The Social Security regulations define disability as the “inability to do any substantial gainful activity by reason of any medically determinable physical or mental impairment which can be expected to result in death or has lasted or can be expected to last for a continuous period of not less than 12 months.” 20 C.F.R. § 404.1505(a). The disability must be severe, rendering the claimant unable to perform any previous work or any other substantial gainful activity for which the claimant is qualified and exists in the national economy. 20 C.F.R. §§ 404.1505(a), 404.1511. The Social Security regulations set out a five-step process that the Commissioner must use when determining whether an individual has a disability. 20 C.F.R. § 416.920. First, if the applicant is engaged in any substantial gainful activity, then the applicant is found “not disabled.” Id. Second, if the applicant does not have, or has not had within the relevant time period, a severe impairment or combination of impairments, then the applicant is found “not disabled.” Id. Third, if the impairment meets the conditions for one of the “listed” impairments in the Social Security regulations, then the applicant is found “disabled.” Id. Fourth, if the applicant's residual functional capacity (“RFC”) renders them able to perform past relevant work, then the applicant is found “not disabled.” Id. Fifth, if the applicant, given their RFC, education, work experience and age, is unable to do any other work that exists in the national economy, then he is found disabled.” Id.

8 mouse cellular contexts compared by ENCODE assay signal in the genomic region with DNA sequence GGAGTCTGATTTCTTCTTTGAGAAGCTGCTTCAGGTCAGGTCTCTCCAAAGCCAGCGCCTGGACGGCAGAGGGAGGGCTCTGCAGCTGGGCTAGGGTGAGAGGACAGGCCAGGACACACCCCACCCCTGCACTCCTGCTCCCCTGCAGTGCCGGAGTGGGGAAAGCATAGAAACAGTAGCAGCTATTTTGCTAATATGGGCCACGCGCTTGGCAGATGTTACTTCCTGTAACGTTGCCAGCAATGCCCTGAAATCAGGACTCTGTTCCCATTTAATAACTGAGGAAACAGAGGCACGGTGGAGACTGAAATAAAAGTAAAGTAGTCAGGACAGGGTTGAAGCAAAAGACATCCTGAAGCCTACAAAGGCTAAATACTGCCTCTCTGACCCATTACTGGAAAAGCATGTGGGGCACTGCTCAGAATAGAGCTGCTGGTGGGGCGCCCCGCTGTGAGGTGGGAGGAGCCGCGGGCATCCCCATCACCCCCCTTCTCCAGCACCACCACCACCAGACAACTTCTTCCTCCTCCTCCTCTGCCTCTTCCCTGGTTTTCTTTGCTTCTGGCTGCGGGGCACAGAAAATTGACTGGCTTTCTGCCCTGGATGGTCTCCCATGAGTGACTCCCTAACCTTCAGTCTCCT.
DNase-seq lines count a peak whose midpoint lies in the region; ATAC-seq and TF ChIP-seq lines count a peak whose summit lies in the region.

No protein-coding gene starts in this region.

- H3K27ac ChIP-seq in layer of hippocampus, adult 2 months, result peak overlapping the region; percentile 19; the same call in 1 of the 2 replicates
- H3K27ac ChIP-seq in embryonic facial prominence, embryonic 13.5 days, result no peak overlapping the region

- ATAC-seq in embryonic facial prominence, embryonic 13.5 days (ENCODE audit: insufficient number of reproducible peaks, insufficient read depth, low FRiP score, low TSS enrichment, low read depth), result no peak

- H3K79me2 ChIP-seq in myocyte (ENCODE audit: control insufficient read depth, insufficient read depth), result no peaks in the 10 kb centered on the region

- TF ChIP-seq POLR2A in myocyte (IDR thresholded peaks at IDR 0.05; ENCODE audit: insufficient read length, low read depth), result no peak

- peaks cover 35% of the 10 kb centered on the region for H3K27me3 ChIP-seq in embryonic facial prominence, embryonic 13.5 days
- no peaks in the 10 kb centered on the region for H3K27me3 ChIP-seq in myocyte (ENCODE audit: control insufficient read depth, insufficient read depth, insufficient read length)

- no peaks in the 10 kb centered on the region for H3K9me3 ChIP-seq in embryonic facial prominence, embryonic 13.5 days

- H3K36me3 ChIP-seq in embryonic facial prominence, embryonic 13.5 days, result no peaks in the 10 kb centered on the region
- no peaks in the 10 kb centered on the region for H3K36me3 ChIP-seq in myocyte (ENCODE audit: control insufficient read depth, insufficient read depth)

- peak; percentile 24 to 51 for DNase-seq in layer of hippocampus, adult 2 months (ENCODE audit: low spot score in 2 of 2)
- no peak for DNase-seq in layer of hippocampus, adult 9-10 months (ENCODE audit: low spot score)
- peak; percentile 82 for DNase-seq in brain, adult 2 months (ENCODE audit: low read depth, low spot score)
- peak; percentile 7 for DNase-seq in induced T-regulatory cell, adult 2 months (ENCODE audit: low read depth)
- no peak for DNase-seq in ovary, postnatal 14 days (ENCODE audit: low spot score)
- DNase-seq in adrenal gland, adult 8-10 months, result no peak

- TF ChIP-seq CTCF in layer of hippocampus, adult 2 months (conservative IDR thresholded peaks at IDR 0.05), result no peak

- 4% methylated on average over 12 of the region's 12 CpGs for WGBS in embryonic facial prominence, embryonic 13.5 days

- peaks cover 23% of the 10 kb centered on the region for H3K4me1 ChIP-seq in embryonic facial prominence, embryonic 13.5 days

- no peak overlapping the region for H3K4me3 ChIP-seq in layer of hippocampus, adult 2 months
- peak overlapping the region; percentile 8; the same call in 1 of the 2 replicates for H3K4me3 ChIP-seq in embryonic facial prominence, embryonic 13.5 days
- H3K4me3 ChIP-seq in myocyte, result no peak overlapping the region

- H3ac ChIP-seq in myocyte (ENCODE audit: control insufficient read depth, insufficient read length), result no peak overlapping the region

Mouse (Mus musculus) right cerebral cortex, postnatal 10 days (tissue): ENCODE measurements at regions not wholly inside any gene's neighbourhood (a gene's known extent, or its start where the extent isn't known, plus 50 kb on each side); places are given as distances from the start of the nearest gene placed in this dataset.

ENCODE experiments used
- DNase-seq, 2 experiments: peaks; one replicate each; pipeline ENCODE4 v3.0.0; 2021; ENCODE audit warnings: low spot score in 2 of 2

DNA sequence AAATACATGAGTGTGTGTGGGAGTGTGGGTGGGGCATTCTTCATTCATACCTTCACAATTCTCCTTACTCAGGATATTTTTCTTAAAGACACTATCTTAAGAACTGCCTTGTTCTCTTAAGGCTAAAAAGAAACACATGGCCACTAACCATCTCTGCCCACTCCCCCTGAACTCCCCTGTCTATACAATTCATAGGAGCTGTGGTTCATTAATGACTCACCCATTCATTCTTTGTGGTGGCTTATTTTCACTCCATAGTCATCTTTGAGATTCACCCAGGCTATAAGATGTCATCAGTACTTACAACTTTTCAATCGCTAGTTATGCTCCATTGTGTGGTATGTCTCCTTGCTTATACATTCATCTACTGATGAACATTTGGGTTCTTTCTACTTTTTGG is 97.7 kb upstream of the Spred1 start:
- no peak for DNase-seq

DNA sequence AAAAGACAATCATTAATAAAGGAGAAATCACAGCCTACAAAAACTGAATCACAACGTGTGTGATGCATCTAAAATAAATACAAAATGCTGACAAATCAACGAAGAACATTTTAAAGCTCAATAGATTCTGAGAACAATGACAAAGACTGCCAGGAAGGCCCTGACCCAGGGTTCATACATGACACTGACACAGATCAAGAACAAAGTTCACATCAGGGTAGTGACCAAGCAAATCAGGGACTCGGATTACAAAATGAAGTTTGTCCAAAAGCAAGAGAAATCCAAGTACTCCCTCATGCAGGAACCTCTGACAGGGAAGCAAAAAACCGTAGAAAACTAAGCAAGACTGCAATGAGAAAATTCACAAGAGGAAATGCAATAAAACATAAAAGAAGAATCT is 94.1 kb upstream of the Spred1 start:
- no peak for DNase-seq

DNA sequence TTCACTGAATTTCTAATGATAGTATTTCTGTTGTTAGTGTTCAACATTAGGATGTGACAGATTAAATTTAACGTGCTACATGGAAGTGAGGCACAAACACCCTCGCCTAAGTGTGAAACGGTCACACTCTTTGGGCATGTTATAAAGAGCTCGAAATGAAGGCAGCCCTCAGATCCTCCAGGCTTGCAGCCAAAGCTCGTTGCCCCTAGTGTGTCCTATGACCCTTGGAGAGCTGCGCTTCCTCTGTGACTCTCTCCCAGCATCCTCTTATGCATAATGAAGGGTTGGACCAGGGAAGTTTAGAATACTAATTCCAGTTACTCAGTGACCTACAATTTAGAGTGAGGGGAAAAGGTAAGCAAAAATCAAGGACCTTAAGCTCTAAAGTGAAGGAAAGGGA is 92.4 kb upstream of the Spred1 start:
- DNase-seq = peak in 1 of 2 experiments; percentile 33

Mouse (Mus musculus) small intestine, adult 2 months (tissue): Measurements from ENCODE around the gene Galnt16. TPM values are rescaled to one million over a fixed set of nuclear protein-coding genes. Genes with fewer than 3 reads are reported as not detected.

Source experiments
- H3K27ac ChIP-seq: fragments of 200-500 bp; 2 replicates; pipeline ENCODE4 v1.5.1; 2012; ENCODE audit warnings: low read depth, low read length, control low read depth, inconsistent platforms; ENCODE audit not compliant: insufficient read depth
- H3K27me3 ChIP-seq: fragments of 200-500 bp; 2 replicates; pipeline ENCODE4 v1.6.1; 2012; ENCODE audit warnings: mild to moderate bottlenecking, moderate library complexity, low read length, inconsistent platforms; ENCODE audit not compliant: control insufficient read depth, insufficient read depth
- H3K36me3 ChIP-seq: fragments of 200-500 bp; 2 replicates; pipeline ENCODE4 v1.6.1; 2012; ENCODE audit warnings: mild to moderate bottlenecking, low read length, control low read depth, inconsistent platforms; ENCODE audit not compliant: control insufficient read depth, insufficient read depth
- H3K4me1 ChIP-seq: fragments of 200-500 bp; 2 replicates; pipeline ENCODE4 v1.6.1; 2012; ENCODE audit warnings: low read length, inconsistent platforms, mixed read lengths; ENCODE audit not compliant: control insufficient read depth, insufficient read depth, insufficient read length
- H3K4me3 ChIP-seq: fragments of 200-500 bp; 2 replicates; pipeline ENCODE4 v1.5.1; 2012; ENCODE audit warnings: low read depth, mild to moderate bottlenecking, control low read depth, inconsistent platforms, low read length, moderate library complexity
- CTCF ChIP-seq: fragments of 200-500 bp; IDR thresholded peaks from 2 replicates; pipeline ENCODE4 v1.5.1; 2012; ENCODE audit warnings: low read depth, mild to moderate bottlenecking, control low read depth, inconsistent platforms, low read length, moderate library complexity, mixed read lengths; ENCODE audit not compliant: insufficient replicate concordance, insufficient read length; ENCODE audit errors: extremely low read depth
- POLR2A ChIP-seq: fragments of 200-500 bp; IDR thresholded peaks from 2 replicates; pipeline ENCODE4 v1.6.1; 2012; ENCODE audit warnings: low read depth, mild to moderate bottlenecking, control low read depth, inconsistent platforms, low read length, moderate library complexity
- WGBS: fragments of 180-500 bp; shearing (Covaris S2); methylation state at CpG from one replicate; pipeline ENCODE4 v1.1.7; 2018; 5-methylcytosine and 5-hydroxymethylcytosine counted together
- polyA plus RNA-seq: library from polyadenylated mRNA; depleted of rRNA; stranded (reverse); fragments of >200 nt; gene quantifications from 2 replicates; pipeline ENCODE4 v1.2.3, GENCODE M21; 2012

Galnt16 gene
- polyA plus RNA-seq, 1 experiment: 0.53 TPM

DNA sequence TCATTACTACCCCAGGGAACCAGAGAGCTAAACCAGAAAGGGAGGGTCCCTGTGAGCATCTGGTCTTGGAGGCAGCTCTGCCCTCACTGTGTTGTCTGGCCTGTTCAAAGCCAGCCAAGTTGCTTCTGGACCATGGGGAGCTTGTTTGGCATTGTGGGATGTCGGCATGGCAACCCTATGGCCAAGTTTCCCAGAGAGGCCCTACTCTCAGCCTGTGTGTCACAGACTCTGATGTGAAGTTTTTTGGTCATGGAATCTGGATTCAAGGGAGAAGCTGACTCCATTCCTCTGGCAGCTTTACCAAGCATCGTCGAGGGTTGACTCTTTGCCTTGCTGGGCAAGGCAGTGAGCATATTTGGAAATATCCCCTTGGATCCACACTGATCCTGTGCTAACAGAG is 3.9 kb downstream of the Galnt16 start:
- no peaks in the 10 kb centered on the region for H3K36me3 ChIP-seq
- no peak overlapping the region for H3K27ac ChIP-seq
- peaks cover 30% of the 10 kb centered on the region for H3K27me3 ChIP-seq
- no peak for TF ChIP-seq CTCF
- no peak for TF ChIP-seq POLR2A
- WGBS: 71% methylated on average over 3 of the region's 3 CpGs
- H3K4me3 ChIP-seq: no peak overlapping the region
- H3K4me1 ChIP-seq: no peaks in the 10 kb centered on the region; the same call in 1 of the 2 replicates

2. Standard of Review

         The Court may affirm, modify or reverse a decision of the Commissioner upon review of the pleadings and record. 42 U.S.C. § 405(g). This review, however, is “limited to determining whether the ALJ used the proper legal standards and found facts upon the proper quantum of evidence.” Ward v. Comm'r of Soc. Sec., 211 F.3d 652, 655 (1st Cir. 2000). The ALJ's findings of fact are conclusive so long as they are supported by substantial evidence in the record. 42 U.S.C. § 405(g). Substantial evidence is “more than a mere scintilla and such, as a reasonable mind might accept as adequate to support [the Commissioner's] conclusion.” Camacho Lorenzo v. Comm'r of Soc. Sec., 278 F.Supp.2d 211, 214 (D.P.R. 2003) (quoting Richardson v. Perales, 402 U.S. 389, 401 (1971)); see Rodriguez v. Sec'y of Health & Human Servs., 647 F.2d 218, 222 (1st Cir. 1981). The Court must adhere to these findings of fact “even if the record arguably could justify a different conclusion.” Whitzell v. Astrue, 792 F.Supp.2d 143, 148 (quoting Rodriguez Pagan v. Sec'y of Health & Human Servs., 819 F.2d 1, 3 (1st Cir. 1987)).